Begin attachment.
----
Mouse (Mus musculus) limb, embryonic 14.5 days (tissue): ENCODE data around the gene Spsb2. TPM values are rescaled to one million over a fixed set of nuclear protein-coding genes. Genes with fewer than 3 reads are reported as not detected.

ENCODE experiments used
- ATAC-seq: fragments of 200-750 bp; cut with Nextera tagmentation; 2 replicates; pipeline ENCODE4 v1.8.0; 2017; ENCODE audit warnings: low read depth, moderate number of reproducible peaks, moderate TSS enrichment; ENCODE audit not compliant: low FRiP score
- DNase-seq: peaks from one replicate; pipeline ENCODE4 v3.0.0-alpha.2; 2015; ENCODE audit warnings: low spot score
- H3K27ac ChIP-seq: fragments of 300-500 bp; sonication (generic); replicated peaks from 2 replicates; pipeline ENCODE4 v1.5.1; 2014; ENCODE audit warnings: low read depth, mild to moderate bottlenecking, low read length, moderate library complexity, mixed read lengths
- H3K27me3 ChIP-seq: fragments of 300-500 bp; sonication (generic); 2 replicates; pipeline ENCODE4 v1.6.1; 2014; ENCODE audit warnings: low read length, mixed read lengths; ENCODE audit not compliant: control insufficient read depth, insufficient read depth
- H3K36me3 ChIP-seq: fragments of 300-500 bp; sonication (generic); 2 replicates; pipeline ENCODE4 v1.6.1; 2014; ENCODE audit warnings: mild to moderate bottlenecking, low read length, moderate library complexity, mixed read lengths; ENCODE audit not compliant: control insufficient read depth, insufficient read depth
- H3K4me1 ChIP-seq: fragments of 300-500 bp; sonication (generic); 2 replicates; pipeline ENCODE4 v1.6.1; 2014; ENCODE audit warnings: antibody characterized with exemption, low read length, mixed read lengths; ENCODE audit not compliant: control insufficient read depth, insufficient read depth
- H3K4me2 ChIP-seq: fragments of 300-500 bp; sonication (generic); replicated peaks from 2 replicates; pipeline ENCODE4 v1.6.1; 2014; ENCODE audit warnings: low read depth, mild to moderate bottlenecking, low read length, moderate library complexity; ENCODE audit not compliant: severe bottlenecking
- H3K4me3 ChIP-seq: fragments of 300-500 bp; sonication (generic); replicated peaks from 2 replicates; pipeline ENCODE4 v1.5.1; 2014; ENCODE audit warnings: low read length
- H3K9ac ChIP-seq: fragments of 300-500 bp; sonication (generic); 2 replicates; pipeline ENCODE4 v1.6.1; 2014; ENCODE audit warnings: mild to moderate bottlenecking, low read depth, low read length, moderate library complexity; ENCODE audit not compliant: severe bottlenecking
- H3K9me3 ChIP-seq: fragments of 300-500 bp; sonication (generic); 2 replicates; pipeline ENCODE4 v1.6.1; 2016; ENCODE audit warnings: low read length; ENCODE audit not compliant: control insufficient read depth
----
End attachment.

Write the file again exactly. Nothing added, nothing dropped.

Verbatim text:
Mouse (Mus musculus) limb, embryonic 14.5 days (tissue): ENCODE data around the gene Spsb2. TPM values are rescaled to one million over a fixed set of nuclear protein-coding genes. Genes with fewer than 3 reads are reported as not detected.

ENCODE experiments used
- ATAC-seq: fragments of 200-750 bp; cut with Nextera tagmentation; 2 replicates; pipeline ENCODE4 v1.8.0; 2017; ENCODE audit warnings: low read depth, moderate number of reproducible peaks, moderate TSS enrichment; ENCODE audit not compliant: low FRiP score
- DNase-seq: peaks from one replicate; pipeline ENCODE4 v3.0.0-alpha.2; 2015; ENCODE audit warnings: low spot score
- H3K27ac ChIP-seq: fragments of 300-500 bp; sonication (generic); replicated peaks from 2 replicates; pipeline ENCODE4 v1.5.1; 2014; ENCODE audit warnings: low read depth, mild to moderate bottlenecking, low read length, moderate library complexity, mixed read lengths
- H3K27me3 ChIP-seq: fragments of 300-500 bp; sonication (generic); 2 replicates; pipeline ENCODE4 v1.6.1; 2014; ENCODE audit warnings: low read length, mixed read lengths; ENCODE audit not compliant: control insufficient read depth, insufficient read depth
- H3K36me3 ChIP-seq: fragments of 300-500 bp; sonication (generic); 2 replicates; pipeline ENCODE4 v1.6.1; 2014; ENCODE audit warnings: mild to moderate bottlenecking, low read length, moderate library complexity, mixed read lengths; ENCODE audit not compliant: control insufficient read depth, insufficient read depth
- H3K4me1 ChIP-seq: fragments of 300-500 bp; sonication (generic); 2 replicates; pipeline ENCODE4 v1.6.1; 2014; ENCODE audit warnings: antibody characterized with exemption, low read length, mixed read lengths; ENCODE audit not compliant: control insufficient read depth, insufficient read depth
- H3K4me2 ChIP-seq: fragments of 300-500 bp; sonication (generic); replicated peaks from 2 replicates; pipeline ENCODE4 v1.6.1; 2014; ENCODE audit warnings: low read depth, mild to moderate bottlenecking, low read length, moderate library complexity; ENCODE audit not compliant: severe bottlenecking
- H3K4me3 ChIP-seq: fragments of 300-500 bp; sonication (generic); replicated peaks from 2 replicates; pipeline ENCODE4 v1.5.1; 2014; ENCODE audit warnings: low read length
- H3K9ac ChIP-seq: fragments of 300-500 bp; sonication (generic); 2 replicates; pipeline ENCODE4 v1.6.1; 2014; ENCODE audit warnings: mild to moderate bottlenecking, low read depth, low read length, moderate library complexity; ENCODE audit not compliant: severe bottlenecking
- H3K9me3 ChIP-seq: fragments of 300-500 bp; sonication (generic); 2 replicates; pipeline ENCODE4 v1.6.1; 2016; ENCODE audit warnings: low read length; ENCODE audit not compliant: control insufficient read depth